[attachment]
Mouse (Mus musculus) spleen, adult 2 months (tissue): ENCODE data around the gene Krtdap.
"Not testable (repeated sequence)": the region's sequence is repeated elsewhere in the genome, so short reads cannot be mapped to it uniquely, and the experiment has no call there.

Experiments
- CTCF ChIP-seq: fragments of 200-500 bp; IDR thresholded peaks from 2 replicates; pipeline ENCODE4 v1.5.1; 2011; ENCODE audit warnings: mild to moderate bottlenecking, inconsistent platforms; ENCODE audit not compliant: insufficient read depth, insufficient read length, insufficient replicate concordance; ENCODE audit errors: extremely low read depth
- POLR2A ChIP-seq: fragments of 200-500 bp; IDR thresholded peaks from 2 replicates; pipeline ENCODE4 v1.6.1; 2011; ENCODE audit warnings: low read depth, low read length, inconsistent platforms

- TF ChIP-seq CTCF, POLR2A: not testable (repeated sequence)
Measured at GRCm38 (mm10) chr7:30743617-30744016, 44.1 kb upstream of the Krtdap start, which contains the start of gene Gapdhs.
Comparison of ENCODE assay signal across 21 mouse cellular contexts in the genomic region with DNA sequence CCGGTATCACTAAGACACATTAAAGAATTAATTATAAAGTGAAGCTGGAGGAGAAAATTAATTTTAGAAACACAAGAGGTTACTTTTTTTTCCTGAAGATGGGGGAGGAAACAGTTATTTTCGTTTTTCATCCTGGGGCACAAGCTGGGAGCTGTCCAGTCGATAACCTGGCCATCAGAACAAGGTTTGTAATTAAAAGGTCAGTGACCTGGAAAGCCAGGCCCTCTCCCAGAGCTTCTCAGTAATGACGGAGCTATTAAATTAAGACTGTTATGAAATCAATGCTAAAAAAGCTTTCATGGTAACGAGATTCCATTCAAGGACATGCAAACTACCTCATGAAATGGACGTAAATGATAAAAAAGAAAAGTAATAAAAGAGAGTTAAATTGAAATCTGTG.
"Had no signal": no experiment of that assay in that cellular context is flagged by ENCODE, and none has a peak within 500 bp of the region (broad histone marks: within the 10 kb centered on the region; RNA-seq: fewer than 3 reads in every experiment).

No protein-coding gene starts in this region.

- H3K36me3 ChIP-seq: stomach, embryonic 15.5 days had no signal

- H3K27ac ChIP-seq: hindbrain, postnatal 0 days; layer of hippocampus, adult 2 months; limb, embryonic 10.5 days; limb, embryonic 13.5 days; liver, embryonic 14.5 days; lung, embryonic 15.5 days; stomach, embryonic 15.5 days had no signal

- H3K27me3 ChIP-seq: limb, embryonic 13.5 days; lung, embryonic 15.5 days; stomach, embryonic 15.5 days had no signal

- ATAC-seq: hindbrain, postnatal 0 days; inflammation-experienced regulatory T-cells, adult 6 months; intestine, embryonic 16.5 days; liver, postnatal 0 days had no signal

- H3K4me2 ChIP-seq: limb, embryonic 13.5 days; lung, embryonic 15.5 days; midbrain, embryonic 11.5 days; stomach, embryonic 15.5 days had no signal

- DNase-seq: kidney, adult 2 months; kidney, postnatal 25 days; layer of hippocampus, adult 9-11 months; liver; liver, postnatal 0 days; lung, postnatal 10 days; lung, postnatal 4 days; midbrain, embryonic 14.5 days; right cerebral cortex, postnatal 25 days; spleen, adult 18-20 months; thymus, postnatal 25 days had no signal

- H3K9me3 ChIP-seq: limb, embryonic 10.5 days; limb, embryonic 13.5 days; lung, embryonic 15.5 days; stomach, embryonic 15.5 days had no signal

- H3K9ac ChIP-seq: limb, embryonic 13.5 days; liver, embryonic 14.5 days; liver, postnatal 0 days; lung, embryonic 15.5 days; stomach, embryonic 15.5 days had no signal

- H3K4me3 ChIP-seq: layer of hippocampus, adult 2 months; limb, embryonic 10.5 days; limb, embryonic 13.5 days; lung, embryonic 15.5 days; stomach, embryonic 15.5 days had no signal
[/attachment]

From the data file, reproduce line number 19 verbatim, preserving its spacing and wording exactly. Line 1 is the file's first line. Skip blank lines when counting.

- H3K4me3 ChIP-seq: layer of hippocampus, adult 2 months; limb, embryonic 10.5 days; limb, embryonic 13.5 days; lung, embryonic 15.5 days; stomach, embryonic 15.5 days had no signal